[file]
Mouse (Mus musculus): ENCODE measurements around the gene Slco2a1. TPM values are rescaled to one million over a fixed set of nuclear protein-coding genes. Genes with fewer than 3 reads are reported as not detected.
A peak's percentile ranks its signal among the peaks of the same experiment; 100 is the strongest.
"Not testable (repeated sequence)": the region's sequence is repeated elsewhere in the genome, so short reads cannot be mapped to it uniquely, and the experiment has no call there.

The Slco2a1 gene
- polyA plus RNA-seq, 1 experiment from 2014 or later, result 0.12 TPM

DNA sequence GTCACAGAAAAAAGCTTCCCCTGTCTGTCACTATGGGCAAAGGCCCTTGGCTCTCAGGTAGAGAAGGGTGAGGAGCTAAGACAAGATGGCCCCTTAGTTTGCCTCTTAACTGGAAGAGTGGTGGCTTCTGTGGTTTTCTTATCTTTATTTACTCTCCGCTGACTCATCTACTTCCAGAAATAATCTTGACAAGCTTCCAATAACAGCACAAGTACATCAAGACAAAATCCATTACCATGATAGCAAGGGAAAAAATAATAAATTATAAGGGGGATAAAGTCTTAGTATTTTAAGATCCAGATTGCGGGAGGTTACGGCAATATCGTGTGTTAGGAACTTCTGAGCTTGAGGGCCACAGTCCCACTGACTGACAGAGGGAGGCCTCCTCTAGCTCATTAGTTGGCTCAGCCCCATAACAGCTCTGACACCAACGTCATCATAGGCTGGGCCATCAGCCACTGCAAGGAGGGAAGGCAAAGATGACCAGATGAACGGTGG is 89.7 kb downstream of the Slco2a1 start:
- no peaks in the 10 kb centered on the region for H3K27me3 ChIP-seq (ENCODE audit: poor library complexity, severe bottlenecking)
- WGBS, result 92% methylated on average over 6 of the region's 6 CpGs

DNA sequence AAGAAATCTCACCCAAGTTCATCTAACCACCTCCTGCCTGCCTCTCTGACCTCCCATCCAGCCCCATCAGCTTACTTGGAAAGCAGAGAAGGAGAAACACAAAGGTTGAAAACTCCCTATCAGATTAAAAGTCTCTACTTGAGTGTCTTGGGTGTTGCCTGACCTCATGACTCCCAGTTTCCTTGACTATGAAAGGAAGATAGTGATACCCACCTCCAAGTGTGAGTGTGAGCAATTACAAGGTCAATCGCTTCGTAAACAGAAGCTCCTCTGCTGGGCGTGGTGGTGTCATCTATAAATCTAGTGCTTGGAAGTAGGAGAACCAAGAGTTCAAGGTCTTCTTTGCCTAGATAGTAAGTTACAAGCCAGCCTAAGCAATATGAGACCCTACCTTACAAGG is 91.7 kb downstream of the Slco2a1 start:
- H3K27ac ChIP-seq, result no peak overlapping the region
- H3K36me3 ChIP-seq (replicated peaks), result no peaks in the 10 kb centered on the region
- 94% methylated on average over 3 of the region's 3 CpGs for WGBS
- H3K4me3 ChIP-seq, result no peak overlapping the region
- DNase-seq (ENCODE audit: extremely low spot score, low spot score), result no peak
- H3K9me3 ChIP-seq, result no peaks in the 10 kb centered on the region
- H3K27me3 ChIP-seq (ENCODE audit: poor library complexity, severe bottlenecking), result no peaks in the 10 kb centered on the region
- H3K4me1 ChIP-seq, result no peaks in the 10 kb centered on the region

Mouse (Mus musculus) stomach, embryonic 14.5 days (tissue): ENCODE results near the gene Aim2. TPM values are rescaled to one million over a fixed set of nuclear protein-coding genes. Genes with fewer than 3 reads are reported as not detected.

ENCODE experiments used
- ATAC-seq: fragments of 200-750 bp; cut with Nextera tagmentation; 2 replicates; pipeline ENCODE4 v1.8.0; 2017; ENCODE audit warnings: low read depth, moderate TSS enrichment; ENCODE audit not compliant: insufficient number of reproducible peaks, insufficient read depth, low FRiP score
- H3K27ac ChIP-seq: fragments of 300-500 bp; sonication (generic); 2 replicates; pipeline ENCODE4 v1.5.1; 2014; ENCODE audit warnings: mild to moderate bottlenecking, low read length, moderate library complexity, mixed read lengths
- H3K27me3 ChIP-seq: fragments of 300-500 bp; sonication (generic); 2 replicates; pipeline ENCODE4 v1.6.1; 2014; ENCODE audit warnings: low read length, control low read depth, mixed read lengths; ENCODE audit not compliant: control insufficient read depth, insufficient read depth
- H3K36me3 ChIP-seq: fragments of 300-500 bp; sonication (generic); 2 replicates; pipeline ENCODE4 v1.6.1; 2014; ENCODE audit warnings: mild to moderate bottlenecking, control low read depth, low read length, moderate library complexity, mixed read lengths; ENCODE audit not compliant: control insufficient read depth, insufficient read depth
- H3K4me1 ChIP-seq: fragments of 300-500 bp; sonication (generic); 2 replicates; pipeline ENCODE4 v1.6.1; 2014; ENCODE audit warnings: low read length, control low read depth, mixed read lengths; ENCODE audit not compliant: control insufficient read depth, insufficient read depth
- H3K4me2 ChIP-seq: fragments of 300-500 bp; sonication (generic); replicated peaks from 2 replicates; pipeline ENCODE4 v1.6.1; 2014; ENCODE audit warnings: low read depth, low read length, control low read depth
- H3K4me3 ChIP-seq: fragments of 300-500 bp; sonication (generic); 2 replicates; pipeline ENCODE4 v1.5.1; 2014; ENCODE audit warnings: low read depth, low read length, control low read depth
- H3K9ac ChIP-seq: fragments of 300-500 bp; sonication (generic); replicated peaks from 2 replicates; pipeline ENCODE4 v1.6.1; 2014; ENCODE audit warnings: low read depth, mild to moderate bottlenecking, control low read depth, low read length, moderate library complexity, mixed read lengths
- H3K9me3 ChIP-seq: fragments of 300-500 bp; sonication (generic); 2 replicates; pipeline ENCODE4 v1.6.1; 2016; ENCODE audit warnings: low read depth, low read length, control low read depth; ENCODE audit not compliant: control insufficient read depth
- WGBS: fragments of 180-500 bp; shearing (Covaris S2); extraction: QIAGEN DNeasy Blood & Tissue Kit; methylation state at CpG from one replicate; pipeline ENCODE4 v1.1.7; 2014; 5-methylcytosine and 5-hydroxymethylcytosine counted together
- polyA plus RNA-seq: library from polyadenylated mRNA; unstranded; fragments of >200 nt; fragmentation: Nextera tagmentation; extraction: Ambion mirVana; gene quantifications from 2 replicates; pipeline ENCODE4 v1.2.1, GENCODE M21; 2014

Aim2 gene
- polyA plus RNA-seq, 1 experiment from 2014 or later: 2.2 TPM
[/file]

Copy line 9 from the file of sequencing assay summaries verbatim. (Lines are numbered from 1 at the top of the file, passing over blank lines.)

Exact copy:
DNA sequence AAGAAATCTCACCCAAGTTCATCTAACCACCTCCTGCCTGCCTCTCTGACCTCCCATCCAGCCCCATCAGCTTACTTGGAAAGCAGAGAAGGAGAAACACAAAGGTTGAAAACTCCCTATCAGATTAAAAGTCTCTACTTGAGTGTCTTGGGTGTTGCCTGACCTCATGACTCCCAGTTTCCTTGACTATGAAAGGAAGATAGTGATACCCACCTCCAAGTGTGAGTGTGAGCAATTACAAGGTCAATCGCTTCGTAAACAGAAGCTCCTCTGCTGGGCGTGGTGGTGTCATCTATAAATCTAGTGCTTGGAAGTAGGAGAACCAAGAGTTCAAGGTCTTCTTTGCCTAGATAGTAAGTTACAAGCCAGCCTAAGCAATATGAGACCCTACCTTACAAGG is 91.7 kb downstream of the Slco2a1 start: